The external appearance of rainscreen systems and insulated panels can look very similar once installed. There are, however, significant differences in the design, fixing and functional performance of both options.  This blog aims to help clarify the difference between the two.

What is a ‘rainscreen’ façade?

A rainscreen façade is what it sounds like – it is a non-structural, aesthetic layer or thin panel on the outer skin of the building that protects everything inside it from the external weather elements. These panels can be made of a wide range of materials, including metal (eg. aluminium, steel, zinc), timber, glass, ceramic, laminates, and composite panels.

There are three distinct main elements to a rainscreen cladding system as a whole:

  • the protective outer skin (which is the rainscreen façade);
  • a supporting frame on which the outer skin is structurally fixed;
  • and water-resistant internal materials which includes a layer of insulation and a vapour barrier.

A key feature of rainscreen systems is the cavity between the inner and outer layers. This is designed to prevent moisture from entering the main building structure by ventilating the cavity.

The various Polyethylene (PE) cored Aluminium Composite Material (ACM) systems being tested by the Building Research Establishment (BRE) during July and August 2017, sometimes also referred to as an Aluminium Composite Panel (ACP) are not ‘insulated panels’. PE is included to provide strength and rigidity to the ACM and is not designed for, nor does it offer any, insulation properties.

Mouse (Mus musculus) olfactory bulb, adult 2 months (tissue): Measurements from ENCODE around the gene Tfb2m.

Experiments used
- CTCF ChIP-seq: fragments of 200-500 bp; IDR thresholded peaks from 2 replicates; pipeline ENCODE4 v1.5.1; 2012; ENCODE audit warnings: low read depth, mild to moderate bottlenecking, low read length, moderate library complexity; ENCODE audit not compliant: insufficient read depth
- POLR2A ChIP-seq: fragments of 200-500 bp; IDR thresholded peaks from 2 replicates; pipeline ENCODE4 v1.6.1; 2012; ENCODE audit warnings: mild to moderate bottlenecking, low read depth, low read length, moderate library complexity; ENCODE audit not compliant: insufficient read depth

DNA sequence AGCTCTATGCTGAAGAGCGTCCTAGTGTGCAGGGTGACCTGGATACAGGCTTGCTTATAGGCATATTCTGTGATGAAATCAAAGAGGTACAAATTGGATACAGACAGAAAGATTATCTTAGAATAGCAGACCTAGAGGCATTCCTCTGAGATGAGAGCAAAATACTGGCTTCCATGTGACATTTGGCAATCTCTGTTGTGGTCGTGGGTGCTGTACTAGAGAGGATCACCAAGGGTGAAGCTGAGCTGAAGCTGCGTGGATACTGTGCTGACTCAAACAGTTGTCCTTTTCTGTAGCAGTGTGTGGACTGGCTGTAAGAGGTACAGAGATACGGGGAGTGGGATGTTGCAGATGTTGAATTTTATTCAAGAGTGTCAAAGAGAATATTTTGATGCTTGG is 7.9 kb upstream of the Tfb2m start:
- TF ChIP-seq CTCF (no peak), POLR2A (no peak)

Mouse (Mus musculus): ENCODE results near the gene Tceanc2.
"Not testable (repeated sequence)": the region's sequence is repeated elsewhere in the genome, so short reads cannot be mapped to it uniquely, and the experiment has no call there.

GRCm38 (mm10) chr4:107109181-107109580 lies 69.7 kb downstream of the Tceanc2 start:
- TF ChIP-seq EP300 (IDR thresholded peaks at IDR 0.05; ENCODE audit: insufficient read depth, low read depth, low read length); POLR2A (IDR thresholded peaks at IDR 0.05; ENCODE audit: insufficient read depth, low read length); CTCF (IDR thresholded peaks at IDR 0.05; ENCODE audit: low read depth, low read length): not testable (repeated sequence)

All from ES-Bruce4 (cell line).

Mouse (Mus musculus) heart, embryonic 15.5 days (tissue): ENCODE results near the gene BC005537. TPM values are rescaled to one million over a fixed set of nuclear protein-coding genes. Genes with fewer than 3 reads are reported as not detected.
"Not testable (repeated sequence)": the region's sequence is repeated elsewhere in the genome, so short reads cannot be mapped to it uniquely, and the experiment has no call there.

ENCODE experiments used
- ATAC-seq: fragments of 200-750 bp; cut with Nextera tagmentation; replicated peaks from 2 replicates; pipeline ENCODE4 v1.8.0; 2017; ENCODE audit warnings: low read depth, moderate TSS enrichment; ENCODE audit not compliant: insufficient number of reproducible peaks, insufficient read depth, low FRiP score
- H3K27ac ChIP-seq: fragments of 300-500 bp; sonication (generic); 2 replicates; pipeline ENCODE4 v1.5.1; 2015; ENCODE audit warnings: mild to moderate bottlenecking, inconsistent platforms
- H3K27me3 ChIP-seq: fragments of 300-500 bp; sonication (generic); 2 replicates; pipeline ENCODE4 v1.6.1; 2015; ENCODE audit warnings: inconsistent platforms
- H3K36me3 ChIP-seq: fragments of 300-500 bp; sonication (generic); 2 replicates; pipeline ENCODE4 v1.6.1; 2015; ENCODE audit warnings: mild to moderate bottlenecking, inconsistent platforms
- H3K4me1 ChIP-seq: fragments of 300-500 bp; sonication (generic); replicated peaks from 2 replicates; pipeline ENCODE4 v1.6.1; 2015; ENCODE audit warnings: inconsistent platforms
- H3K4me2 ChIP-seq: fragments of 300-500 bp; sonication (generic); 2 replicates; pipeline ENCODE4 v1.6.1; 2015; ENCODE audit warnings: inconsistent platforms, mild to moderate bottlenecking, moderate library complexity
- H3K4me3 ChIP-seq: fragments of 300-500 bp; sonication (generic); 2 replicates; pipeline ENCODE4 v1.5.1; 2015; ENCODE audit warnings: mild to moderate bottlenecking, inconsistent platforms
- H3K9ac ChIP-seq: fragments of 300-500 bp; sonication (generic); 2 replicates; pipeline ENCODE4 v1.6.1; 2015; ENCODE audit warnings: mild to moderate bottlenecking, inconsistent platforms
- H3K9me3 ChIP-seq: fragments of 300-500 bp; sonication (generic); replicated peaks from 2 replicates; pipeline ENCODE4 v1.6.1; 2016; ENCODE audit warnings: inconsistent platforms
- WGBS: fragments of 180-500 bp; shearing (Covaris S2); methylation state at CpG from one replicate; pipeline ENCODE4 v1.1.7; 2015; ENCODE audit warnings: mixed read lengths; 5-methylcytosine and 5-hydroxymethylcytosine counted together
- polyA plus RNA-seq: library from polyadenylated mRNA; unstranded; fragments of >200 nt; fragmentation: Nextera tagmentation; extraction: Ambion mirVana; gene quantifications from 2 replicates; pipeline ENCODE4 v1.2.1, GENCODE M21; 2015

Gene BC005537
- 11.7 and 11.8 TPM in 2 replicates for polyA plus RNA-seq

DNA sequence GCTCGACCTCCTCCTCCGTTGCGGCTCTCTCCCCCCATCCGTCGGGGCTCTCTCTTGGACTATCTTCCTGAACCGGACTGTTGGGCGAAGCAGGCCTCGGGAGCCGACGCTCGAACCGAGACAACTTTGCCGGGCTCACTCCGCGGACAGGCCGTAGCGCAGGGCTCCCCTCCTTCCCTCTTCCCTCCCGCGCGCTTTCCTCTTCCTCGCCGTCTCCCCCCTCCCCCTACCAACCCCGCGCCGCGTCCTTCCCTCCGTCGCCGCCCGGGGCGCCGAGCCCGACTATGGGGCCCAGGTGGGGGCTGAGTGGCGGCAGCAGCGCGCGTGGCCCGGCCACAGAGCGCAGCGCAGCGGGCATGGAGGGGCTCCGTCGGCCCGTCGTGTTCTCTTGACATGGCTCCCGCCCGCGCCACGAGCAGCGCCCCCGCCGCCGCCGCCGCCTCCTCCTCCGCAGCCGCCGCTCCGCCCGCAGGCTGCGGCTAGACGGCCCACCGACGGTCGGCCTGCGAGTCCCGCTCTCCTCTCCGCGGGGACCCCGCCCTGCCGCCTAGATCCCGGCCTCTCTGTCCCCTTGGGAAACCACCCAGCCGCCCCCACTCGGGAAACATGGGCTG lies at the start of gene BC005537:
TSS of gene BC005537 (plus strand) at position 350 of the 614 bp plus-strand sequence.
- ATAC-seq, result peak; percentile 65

What is an insulated panel?

Metal-faced insulated panels, sometimes called ‘composite’ or ‘sandwich panels’, can have a very similar aesthetic appearance to rainscreen façade systems when viewed from the external facing façade. However, unlike the built-up construction of a rainscreen façade cladding system, insulated panels are robust, factory engineered products that are fixed directly to the structural frame. There is no cavity within this solid, single unit design.

Insulated panels manufactured by EPIC members feature a thermosetting rigid insulation core which is auto-adhesively bonded to the metal facings to provide a strong, durable unit. In addition, all insulated panels produced by EPIC member companies can meet the rigorous testing of the insurance industry fire performance standards Loss Prevention Standard LPS 1181 and/or Factory Mutual FM 4880/4881/4471 which can provide performance over and above the requirements of UK Building Regulations.

Insulated panels have been used to clad buildings for over 40 years and are regularly used in the retail, leisure, education and health sectors. They are one of the most widely-tested and thoroughly-researched construction products available, and are provided to specifiers, designers/engineers and architects with extensive independent technical literature and test results proving their fire performance. As such, they can be, and are, specified worldwide with confidence.

You can read more about working with insulated panels via the benefits of insulated panels page.

To download our free guides, visit our guides page.